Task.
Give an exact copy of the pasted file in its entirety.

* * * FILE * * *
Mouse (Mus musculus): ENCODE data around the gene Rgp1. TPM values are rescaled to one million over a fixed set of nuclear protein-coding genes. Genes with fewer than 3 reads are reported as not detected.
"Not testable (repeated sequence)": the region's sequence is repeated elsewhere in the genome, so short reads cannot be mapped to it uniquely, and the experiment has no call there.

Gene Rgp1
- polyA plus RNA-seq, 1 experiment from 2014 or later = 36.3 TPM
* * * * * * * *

Mouse (Mus musculus): ENCODE data around the gene Rgp1. TPM values are rescaled to one million over a fixed set of nuclear protein-coding genes. Genes with fewer than 3 reads are reported as not detected.
"Not testable (repeated sequence)": the region's sequence is repeated elsewhere in the genome, so short reads cannot be mapped to it uniquely, and the experiment has no call there.

Gene Rgp1
- polyA plus RNA-seq, 1 experiment from 2014 or later = 36.3 TPM